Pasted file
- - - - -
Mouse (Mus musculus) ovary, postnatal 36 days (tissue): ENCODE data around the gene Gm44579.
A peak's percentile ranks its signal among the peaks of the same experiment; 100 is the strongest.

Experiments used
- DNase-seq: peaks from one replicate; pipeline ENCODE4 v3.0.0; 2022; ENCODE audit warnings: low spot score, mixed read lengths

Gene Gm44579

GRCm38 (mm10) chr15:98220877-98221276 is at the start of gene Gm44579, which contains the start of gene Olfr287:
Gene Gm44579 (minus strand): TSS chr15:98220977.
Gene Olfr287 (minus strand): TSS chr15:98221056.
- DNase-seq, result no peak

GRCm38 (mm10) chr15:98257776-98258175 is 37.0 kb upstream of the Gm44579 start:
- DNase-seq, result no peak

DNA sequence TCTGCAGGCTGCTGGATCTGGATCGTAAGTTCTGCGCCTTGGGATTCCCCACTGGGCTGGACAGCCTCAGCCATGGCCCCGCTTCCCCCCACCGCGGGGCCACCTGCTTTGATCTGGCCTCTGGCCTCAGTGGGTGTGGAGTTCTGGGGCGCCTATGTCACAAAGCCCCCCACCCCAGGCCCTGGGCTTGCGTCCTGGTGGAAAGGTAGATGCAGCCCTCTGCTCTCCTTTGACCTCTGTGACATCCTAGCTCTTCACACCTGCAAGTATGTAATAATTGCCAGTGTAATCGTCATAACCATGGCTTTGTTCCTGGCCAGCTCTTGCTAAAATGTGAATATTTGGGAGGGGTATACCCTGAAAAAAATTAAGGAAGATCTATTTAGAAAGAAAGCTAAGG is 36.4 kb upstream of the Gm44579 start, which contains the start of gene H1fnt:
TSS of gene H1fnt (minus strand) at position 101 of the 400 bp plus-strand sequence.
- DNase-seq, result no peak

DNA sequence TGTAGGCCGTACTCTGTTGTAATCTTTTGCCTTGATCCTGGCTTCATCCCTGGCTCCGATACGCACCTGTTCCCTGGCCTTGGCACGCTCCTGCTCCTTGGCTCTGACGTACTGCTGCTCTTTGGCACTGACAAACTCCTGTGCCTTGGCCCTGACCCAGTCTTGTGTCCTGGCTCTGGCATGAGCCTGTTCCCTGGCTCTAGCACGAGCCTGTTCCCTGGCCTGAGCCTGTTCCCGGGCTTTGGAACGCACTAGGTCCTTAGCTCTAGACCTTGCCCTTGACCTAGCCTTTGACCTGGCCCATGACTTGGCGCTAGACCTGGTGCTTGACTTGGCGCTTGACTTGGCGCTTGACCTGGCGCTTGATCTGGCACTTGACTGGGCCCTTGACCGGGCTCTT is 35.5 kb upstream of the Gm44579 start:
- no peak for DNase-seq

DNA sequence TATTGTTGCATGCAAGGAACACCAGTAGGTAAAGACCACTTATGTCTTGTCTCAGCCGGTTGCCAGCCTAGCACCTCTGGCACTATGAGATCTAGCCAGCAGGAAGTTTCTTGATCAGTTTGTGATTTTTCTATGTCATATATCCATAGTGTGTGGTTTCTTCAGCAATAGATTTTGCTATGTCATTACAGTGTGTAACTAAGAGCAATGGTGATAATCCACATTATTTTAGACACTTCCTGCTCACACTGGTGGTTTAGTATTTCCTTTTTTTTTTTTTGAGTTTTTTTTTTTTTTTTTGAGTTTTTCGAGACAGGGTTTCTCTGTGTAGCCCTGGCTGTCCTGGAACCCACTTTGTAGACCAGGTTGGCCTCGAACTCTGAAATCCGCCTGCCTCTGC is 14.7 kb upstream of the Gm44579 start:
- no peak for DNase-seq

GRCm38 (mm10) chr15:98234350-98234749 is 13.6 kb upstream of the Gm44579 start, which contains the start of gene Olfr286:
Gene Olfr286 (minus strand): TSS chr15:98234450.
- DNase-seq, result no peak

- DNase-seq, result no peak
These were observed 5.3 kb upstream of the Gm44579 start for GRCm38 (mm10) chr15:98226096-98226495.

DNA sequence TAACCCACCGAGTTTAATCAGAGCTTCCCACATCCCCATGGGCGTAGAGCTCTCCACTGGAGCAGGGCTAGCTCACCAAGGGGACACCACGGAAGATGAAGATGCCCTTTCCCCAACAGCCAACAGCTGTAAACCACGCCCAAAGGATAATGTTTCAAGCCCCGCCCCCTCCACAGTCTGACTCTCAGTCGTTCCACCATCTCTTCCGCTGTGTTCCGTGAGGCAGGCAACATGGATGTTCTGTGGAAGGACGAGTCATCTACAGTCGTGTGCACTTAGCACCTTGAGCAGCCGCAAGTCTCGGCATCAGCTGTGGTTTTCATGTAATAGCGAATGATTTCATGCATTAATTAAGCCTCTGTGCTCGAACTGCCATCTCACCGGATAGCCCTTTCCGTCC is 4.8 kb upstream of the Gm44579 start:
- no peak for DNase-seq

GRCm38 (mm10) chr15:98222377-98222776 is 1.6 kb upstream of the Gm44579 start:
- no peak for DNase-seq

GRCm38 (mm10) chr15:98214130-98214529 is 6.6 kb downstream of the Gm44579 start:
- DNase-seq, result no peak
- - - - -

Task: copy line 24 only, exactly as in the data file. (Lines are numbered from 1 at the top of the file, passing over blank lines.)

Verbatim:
DNA sequence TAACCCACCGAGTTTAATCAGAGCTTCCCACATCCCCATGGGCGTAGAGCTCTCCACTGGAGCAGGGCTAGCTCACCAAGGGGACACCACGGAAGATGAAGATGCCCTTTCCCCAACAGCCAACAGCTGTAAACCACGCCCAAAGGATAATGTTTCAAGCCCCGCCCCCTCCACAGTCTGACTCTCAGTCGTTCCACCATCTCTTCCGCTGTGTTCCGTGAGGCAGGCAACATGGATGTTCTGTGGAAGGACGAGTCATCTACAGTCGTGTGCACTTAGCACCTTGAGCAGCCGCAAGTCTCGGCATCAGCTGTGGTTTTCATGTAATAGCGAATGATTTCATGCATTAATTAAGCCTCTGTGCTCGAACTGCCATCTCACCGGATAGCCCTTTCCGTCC is 4.8 kb upstream of the Gm44579 start: